One day, Tom Lyle asked Evelyn to pick up some flyers from the printers, that he was going to mail to dime stores around the country. This was the time when Al Capone and other gangsters practically owned Chicago. Drive-by shootings and loud-mouthed gangsters were part of the city's fabric. Clutching an arm-load of flyers, Evelyn was almost to the Maybelline building when a car backfired. Everybody ducked, thinking it was gunshot. Evelyn jumped and threw her arms into the air, releasing the flyers, which were picked up by the wind.

An astute newspaper reporter snapped her photo. The next day, the newspaper printed Evelyn's photo with this title: "Miss Maybelline Stops Traffic." Orders for Maybelline mascara came pouring in. As Sharrie recalls, in her book, The Maybelline Story: "My uncle said to Nana: ' Evelyn, with that one photo you've accomplished more for marketing Maybelline than any flyer ever could."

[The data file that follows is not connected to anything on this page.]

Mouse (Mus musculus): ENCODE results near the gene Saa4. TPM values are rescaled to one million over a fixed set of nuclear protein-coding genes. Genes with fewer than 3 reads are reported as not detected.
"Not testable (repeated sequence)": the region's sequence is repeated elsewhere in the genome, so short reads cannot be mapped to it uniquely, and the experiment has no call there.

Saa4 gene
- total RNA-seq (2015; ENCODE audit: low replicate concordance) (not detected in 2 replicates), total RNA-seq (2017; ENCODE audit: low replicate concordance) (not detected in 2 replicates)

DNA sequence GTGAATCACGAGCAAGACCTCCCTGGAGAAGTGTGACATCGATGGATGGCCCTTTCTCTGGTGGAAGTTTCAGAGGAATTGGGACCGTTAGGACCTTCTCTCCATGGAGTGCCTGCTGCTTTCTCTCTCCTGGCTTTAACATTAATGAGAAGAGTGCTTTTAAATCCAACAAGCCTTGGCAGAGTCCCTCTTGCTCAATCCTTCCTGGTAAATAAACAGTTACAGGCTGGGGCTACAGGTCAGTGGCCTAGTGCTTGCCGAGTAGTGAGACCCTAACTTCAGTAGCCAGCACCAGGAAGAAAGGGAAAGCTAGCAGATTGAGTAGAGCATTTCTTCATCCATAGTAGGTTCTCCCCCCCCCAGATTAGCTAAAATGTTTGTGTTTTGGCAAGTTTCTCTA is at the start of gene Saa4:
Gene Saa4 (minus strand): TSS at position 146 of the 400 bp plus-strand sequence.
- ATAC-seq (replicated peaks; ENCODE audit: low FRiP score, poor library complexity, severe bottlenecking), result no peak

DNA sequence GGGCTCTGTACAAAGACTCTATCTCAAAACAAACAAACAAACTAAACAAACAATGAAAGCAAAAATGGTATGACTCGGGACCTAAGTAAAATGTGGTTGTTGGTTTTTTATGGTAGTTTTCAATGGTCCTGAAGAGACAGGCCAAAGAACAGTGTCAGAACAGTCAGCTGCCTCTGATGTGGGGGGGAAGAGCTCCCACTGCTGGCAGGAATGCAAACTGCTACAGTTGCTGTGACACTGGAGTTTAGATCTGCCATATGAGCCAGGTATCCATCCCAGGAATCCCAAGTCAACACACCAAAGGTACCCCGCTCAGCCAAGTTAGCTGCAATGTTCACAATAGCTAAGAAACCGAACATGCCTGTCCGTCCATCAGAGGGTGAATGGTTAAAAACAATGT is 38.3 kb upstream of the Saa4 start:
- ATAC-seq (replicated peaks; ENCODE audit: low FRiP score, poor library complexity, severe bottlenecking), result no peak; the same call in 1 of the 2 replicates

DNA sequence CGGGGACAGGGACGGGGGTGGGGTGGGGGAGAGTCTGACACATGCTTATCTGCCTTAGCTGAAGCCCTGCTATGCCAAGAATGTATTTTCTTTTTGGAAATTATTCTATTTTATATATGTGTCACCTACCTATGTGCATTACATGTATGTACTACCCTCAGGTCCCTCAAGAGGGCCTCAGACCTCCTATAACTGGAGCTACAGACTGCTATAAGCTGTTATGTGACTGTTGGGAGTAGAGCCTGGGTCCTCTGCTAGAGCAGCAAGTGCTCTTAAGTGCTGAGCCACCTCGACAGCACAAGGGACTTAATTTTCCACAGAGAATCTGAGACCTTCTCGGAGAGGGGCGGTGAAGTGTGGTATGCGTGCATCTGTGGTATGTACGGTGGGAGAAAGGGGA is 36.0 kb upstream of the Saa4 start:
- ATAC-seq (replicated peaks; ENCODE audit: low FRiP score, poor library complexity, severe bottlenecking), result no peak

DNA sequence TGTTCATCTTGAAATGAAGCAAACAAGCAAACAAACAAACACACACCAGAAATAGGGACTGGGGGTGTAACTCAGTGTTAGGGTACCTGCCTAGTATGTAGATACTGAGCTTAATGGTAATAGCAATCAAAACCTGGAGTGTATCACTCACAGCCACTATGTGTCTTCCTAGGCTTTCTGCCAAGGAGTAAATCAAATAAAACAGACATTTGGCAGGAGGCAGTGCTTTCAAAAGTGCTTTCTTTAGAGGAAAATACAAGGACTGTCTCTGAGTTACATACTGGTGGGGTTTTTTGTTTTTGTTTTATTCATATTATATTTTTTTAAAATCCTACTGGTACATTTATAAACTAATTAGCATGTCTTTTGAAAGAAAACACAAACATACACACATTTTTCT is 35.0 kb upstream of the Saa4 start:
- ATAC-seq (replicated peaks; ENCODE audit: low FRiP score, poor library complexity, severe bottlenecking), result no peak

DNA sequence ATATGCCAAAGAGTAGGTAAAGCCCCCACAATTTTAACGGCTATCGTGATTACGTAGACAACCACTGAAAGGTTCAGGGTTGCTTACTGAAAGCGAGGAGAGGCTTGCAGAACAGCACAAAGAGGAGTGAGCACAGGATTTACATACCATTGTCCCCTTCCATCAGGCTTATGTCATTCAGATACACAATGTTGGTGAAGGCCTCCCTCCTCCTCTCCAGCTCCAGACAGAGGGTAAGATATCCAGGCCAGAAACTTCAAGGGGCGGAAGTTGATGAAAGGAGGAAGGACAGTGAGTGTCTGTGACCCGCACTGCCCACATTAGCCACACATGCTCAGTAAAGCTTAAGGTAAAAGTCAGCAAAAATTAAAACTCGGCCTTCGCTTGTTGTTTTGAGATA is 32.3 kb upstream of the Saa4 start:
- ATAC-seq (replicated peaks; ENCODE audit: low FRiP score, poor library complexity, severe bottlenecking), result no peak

Copyright Anne Mount. Contact the author to obtain permission for republication.

Saturday, May 26, 2018

Memorial Day Celebrating and honoring Maybelline family Men who served in the Armed Forces in WW1 and WW11

My grandfather, William Preston Williams, with his parents Susan and TJ. TJ was  proud his son was fighting for his Country like so many Patriots that went before him in the Williams Family.

Maybelline's namesake, Mabel Williams on the left with her brother Willliam Preston Williams, Helen, Frances Allen Williams, Bennie Gibbs and Tom Lyle Williams in front of his new "PAGE "Convertible in Chicago. 

Maybelline Ad during WW11, promoting War Bonds

My father, Bill Williams, in the Philippines 

                        Maybelline Ad during WWll.

My Father's first cousin, Noel A. Williams,  joined the Navy right out of High School.

            Noel A. in his Navy uniform during WWll.